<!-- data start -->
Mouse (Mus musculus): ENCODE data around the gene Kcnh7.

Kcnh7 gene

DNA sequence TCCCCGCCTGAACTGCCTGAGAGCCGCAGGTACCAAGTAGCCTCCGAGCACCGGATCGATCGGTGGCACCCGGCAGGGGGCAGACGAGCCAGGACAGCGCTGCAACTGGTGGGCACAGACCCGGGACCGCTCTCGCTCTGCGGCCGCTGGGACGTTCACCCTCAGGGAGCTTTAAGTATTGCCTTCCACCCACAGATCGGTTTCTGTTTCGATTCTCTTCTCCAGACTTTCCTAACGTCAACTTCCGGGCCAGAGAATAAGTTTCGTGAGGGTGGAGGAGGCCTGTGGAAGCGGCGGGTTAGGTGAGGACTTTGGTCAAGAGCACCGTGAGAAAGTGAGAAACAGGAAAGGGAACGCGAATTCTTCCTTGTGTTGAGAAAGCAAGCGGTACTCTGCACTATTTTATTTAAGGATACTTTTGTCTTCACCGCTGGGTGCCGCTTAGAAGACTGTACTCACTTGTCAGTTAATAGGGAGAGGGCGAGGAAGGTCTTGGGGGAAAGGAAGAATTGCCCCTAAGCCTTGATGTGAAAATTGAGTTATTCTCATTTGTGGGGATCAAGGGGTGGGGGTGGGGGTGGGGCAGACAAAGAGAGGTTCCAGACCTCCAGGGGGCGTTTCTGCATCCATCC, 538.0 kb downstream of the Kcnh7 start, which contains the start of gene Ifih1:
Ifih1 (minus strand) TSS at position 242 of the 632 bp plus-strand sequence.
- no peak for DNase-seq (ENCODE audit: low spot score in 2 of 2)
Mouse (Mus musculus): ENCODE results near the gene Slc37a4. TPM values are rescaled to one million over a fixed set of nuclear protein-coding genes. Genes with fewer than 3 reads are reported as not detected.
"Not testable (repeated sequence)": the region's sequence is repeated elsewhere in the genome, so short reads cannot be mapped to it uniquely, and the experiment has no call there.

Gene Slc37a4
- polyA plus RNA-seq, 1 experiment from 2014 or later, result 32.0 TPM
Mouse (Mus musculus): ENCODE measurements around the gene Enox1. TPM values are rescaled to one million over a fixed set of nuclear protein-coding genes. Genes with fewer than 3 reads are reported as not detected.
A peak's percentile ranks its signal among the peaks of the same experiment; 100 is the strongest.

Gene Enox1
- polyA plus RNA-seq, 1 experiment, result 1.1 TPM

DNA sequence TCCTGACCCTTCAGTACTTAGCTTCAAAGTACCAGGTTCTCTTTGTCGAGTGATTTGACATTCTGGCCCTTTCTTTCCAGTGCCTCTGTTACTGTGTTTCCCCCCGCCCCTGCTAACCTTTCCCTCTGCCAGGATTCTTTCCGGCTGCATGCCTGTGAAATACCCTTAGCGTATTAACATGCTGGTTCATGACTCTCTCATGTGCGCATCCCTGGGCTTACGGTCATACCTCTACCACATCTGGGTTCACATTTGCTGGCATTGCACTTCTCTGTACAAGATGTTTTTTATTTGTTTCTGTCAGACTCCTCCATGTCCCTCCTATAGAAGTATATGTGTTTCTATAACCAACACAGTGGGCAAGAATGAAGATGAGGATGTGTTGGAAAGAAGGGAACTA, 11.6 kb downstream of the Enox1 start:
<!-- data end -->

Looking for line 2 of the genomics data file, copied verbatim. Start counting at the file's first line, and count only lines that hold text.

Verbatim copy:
Kcnh7 gene